This is where they measure your brain waves by placing little electrodes all over your scalp, and expose you to different stimuli and record how your brain responds. They exposed me to several sequences of flashing strobe lights, and had me hyperventilate, then they had me try and fall asleep by playing some soothing music. It turned out that my test came back abnormal, the abnormal part was on the left side of my brain or in the temporal lobe. Because of that, they wanted me to have a brain MRI, just to make sure that I didn’t have a tumor causing my seizures.
This was a scary precautionary measure, thank goodness everything in the MRI was clear. However, they did find some inconsistencies but it’s only something to keep an eye on for the moment. My neurologist diagnosed me with temporal lobe epilepsy, with my description of the events that took place, he thought the seizure that I had in Chili’s sounded like a simple partial seizure. Simple partial seizures are more complicated and harder to detect than grand-mal seizures. One of the main reasons is they aren’t as dramatic, and the person typically retains consciousness.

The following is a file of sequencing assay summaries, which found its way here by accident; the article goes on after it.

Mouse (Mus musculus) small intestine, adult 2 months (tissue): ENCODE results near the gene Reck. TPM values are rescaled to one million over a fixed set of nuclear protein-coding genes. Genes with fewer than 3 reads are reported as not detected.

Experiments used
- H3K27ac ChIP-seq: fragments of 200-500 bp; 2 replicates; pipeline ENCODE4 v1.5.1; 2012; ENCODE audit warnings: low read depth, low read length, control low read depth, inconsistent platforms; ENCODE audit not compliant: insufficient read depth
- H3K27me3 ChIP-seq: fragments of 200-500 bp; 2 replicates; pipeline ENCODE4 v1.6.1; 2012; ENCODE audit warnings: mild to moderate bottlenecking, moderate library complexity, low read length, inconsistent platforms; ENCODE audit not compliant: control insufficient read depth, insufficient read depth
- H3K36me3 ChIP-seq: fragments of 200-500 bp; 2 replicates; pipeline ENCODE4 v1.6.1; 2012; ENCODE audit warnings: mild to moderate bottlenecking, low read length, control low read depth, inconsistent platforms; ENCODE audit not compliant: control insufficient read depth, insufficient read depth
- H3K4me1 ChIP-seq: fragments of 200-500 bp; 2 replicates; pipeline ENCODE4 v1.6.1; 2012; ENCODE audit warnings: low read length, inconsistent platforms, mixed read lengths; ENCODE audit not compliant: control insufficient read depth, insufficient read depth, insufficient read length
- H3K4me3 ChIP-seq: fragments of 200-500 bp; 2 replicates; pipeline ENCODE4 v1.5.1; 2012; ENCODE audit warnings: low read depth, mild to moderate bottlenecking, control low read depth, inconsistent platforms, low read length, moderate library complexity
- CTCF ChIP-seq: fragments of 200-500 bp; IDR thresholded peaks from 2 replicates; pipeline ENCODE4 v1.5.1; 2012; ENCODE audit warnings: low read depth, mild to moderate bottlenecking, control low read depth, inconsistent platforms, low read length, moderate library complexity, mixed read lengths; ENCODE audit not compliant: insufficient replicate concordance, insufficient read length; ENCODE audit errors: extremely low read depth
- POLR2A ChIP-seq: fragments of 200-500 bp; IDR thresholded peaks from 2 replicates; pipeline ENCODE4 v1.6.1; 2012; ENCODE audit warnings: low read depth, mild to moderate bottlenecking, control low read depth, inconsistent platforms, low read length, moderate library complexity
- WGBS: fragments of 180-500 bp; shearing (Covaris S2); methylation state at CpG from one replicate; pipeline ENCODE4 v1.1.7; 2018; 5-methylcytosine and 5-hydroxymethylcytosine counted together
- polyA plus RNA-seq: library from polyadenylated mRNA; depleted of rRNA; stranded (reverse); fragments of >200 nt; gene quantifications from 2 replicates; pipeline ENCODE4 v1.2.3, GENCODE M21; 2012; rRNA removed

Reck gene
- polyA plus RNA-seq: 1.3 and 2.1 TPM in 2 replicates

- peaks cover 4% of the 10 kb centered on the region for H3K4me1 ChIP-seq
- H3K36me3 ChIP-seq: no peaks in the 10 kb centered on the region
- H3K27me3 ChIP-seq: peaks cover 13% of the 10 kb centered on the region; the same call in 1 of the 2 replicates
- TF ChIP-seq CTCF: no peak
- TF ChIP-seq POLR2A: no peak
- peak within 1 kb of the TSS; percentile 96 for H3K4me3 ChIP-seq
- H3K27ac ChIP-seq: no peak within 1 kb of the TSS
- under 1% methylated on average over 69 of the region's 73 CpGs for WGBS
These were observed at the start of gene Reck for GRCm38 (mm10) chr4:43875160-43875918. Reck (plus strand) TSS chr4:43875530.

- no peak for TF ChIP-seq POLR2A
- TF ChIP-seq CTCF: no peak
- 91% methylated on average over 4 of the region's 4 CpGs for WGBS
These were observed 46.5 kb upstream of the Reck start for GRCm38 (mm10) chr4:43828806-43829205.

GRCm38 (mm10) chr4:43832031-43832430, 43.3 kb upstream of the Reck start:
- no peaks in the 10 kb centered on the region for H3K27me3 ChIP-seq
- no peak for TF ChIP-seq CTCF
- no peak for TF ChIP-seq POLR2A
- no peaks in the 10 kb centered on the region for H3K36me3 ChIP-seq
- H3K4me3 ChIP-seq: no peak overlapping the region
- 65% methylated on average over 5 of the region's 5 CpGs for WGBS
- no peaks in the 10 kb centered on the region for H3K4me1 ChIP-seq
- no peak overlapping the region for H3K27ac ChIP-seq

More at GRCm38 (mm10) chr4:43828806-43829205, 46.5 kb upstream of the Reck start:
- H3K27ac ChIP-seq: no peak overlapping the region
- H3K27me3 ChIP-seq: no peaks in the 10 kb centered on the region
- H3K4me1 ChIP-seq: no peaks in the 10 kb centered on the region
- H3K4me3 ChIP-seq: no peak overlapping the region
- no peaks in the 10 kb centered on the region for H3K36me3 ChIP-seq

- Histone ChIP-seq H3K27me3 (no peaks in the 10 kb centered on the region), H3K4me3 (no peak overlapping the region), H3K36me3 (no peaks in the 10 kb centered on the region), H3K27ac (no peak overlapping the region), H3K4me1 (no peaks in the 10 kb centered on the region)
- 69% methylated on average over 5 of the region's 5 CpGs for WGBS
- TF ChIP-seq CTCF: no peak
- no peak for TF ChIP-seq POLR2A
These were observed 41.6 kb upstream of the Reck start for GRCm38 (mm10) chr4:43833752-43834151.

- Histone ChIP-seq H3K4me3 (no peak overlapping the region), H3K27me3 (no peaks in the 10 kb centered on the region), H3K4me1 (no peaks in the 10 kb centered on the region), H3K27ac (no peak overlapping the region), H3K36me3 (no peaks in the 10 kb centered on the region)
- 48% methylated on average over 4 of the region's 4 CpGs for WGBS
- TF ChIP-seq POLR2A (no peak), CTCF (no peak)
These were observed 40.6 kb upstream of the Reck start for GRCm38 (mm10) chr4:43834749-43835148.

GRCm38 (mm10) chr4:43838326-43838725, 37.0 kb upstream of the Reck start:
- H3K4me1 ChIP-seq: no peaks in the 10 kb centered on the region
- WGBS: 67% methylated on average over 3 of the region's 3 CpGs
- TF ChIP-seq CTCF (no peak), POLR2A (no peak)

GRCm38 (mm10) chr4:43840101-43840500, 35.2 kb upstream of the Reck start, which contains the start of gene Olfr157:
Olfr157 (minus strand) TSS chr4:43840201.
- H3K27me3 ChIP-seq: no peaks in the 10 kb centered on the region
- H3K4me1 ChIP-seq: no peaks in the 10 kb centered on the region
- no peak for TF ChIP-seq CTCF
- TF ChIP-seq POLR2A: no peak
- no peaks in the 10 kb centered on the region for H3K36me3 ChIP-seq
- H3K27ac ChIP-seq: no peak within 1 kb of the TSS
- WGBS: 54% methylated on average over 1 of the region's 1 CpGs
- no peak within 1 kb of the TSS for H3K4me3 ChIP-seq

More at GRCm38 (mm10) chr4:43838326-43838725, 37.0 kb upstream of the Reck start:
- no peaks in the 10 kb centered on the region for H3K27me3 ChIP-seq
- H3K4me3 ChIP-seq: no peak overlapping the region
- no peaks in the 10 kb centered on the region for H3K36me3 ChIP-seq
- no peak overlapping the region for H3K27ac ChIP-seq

Another reason that they are trickier is that there are four different symptom types, or categories of simple partial seizures. There are motor symptom types which causes the person’s body to stiffen and causes their muscles to twitch and jerk. Sensory symptoms can cause the person to have a seizure by being affected by any one of the five senses (sight, sound, taste, touch, smell). Autonomic symptom types affect the autonomic nervous system, and according to WebMD, “the group of nerves that control the functions of our organs, like the heart, stomach, bladder, intestines.
Therefore autonomic symptoms are things like racing heartbeat, stomach upset, diarrhea, loss of bladder control. The only common autonomic symptom is a peculiar sensation in the stomach that is experienced by some patients with a type of epilepsy called temporal lobe epilepsy” (par. 8). Lastly, psychological symptom types experience overwhelming sensations of either fear or pleasure, also innumerable memory related sensations (i. e. Deja-vu). So what can you do if you see someone having a seizure?